Adding in all those veggies will, of course, throw off the cooktime. After about another hour, the turkey was approaching 160. That’s getting close to done, but I find that I’m more certain of done-ness at about 175 or even 180.

Here’s where the full braising comes in. I took the bird out of the Dutch oven (carefully, to keep it intact) and did a very basic carving. I cut off the legs and the thighs, and separated them. I sliced the breasts off in chunks. I took off the wings, too. I could see, as I was carving, that the meat was juicy, succulent, but not quite fully done.

That was fine, because the final step was to lay the meat back in the Dutch oven on top of the broth and veggies to do a full braise.

At that point, it’s a good idea to start setting the table, because it will probably only need another 30 to 45 minutes to get to full doneness.

Oh, let me tell you, when you serve up the sliced meat in a bowl with the veggies and the flavored broth, it is incredible!

And you can use the bones and remaining meat with the neck and giblets for stock.

Mark has discovered a love of Dutch Oven Cooking. Mark also has other sites and blogs, including and his MoBoy blog.

Thursday, December 10, 2015

Dutch Oven Shrimp Bisque

Once we went to a really fancy italian restaurant, and my sons both tried the lobster bisque. They had heard some comedian talking about it, so they had to try it. Well, of course, they loved it.

I tasted it, too, and I was really impressed. Naturally, when I’m impressed, I want to try to make it. So, I did some research and found some good recipes. Unfortunately, lobster if quite expensive. I decided to do it with shrimp, which, of course, isn’t cheap, either, but at least it’s not as pricey as lobster.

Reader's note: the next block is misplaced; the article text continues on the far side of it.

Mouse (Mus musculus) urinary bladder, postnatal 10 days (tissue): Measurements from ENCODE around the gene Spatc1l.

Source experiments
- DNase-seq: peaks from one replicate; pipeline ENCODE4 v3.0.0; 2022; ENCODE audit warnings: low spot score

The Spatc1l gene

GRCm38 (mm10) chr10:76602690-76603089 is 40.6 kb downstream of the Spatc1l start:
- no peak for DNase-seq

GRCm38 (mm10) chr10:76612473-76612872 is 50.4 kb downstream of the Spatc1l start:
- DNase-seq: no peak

It has a lot of steps, but it’s very flavorful, because of the shrimp stock you make!

2x 12” Dutch oven

each with 20+ coals below

2-3 lbs shrimp
6-8 cups water
1 14 oz can tomato paste

1 1/2 medium onion
3-4 stalks celery, including leaves
3-4 carrots

fresh parsley
chili powder
lemon juice

6 cups heavy cream
1/4 cup cornstarch

There are a few ways you could approach this bisque. One way is to use uncooked, unshelled shrimp. Another is to use shrimp that are uncooked, deveined (but still in the shell). A third is to use whole shrimp, complete with the heads. The more stuff that comes with the shrimp, the more flavor you’ll have in your stock. It’s more work, but I’d recommend the whole shrimp. It doesn’t really make a lot of difference how big the shrimp is, either. For this instance, I used uncooked, unshelled shrimp (no heads) that are about the size you normally see in shrimp platters.

I started out with one of my 12" shallow Dutch ovens, covered, with the water.  Once the water was boiling, I tossed in the shrimp and watched them turn that sweet pink\orange shade and curl. If you cook the shrimp too long, they get all rubbery. Once they were done, I pulled them out of the water, but left the Dutch oven on the coals.